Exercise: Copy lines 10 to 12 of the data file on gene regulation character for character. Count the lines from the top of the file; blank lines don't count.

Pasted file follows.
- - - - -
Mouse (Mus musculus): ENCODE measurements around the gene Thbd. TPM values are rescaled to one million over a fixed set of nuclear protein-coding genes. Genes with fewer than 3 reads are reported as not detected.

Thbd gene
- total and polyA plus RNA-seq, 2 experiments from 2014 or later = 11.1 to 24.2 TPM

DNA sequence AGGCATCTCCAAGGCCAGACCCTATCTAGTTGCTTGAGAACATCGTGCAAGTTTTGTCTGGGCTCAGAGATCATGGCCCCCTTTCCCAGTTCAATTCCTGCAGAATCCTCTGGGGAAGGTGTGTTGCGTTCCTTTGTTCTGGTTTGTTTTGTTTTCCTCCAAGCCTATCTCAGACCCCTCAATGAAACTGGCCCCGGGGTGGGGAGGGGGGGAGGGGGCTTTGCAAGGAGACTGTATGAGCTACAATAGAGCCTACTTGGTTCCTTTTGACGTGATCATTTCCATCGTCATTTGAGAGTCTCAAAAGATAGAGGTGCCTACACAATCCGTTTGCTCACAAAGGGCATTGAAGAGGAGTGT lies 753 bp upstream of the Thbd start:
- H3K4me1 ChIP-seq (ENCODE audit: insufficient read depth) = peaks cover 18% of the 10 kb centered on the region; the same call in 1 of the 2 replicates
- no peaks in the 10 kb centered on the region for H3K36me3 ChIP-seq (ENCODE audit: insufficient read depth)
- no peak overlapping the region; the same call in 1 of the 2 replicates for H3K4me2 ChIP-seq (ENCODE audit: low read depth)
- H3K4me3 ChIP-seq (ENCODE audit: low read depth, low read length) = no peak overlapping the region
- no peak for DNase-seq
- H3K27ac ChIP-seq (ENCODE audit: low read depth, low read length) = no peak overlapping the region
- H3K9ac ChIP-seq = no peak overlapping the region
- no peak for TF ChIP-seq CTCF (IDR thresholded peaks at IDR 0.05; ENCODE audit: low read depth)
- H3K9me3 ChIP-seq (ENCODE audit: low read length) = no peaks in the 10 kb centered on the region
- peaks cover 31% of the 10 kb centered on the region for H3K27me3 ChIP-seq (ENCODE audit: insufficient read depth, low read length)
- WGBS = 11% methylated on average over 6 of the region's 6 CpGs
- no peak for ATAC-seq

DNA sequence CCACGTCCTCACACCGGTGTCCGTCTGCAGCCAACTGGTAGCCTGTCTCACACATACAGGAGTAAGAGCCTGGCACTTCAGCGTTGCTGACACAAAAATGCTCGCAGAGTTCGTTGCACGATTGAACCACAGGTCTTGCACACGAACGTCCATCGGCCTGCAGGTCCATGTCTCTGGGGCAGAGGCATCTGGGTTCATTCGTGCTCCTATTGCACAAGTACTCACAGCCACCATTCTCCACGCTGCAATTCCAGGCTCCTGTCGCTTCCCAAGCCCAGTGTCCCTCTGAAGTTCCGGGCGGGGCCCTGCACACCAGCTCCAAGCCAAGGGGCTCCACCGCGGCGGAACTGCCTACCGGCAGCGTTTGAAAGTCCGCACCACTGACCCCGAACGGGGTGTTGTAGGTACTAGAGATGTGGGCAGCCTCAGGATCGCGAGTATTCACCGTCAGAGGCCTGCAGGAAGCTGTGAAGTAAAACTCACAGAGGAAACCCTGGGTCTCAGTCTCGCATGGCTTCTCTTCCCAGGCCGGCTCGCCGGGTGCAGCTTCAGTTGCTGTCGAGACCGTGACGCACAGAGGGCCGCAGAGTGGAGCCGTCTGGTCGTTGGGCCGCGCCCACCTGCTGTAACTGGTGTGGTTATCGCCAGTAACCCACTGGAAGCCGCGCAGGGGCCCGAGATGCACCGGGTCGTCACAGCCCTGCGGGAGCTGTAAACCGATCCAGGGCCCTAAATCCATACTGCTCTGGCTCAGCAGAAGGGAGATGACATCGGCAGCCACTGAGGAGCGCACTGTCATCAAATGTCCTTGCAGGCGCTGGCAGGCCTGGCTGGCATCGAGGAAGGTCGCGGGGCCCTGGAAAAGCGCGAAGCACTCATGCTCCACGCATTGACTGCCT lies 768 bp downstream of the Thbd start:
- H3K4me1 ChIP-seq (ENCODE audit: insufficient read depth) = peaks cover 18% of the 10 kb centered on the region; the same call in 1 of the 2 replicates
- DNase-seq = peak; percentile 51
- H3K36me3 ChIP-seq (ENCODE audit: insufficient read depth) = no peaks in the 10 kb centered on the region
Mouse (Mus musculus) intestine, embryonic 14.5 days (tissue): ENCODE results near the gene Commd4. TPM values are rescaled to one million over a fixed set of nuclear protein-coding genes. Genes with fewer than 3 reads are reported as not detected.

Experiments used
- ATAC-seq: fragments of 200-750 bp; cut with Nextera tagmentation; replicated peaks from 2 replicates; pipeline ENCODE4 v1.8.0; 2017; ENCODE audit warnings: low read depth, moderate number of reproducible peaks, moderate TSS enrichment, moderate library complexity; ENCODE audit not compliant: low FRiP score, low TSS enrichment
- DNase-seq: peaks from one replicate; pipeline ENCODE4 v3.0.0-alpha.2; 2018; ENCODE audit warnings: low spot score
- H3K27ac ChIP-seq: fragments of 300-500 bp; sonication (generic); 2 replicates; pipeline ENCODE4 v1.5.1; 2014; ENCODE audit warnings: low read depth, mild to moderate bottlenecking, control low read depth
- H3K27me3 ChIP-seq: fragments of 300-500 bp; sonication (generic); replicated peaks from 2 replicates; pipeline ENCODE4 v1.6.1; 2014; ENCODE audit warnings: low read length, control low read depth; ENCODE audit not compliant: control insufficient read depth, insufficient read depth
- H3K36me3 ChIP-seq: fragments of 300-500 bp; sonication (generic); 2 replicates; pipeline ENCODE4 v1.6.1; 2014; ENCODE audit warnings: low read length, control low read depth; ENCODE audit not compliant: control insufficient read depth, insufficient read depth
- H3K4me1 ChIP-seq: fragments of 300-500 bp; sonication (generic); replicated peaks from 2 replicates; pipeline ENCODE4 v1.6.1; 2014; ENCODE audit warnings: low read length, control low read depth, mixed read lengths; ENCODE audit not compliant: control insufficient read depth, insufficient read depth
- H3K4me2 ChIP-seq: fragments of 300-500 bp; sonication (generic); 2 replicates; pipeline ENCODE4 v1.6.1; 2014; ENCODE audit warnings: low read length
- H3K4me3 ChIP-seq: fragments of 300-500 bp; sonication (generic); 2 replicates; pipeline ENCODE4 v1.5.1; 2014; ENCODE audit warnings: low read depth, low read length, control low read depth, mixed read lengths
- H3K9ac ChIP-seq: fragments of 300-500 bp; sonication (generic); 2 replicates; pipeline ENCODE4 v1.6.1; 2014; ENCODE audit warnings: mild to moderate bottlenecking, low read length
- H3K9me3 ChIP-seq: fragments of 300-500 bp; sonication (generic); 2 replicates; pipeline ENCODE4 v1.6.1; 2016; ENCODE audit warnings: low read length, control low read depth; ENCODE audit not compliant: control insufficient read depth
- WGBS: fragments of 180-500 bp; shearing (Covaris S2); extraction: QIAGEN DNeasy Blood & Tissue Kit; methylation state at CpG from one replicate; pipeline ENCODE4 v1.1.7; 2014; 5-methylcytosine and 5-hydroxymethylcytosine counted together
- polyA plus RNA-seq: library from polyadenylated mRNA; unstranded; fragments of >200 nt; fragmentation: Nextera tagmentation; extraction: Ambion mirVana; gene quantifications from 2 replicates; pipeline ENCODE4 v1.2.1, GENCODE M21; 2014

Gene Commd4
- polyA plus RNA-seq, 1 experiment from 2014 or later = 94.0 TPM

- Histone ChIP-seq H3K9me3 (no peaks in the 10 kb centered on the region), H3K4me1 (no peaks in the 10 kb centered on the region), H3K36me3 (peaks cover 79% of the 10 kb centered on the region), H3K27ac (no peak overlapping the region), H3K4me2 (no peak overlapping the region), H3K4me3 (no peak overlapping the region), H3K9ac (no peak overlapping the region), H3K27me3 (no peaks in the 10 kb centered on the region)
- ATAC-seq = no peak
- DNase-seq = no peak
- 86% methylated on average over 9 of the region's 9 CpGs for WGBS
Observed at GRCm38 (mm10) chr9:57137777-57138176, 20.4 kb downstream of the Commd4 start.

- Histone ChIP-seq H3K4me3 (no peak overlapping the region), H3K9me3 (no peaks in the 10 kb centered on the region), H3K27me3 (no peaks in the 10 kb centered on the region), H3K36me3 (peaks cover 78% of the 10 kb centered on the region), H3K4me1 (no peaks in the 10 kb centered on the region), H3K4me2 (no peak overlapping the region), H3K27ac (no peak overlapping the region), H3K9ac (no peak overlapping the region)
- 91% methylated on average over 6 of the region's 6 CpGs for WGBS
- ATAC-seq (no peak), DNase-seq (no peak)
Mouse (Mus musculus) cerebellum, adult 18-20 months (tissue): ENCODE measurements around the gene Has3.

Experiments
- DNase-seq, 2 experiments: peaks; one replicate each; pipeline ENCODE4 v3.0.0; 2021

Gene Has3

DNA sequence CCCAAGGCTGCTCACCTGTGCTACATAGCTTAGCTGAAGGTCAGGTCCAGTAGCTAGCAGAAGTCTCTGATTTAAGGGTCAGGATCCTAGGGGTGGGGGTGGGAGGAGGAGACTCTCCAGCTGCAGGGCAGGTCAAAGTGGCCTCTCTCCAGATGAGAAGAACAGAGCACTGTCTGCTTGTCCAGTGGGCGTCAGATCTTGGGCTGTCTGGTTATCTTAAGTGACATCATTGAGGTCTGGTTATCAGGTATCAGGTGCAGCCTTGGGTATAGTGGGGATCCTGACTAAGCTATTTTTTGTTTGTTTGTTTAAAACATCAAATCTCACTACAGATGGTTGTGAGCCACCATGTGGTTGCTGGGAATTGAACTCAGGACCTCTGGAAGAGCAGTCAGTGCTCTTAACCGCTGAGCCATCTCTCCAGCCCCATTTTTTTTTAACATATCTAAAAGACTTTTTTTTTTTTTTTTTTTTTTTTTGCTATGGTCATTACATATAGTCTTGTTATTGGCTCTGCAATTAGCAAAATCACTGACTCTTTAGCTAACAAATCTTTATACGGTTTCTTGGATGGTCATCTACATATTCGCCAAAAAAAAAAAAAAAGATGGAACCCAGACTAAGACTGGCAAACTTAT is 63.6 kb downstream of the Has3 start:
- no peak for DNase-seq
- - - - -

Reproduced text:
- H3K27ac ChIP-seq (ENCODE audit: low read depth, low read length) = no peak overlapping the region
- H3K9ac ChIP-seq = no peak overlapping the region
- no peak for TF ChIP-seq CTCF (IDR thresholded peaks at IDR 0.05; ENCODE audit: low read depth)